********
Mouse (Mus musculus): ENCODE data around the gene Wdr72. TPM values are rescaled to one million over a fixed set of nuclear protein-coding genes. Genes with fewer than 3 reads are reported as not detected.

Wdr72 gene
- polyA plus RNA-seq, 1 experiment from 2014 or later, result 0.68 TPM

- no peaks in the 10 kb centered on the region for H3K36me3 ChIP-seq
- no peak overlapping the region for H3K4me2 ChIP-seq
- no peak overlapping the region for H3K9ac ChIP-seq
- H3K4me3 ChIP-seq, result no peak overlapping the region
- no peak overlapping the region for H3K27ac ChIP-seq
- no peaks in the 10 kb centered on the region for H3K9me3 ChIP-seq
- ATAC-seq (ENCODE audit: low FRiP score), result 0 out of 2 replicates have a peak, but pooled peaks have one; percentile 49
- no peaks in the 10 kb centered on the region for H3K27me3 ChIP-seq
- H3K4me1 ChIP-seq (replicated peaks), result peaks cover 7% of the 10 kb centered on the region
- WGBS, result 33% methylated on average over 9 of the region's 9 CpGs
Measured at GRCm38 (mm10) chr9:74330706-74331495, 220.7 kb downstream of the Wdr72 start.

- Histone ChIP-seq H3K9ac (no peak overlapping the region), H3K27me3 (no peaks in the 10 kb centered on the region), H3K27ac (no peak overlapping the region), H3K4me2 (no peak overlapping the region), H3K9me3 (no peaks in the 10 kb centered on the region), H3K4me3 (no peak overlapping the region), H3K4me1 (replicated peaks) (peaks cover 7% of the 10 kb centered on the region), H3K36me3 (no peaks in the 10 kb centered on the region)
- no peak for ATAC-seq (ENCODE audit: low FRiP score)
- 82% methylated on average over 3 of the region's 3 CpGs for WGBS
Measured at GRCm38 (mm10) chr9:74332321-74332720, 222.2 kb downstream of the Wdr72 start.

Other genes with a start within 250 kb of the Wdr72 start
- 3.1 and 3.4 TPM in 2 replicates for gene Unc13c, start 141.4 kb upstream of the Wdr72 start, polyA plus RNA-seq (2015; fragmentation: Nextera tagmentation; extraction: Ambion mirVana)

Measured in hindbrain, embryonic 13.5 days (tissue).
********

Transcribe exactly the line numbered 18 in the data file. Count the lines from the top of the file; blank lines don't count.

Measured at GRCm38 (mm10) chr9:74332321-74332720, 222.2 kb downstream of the Wdr72 start.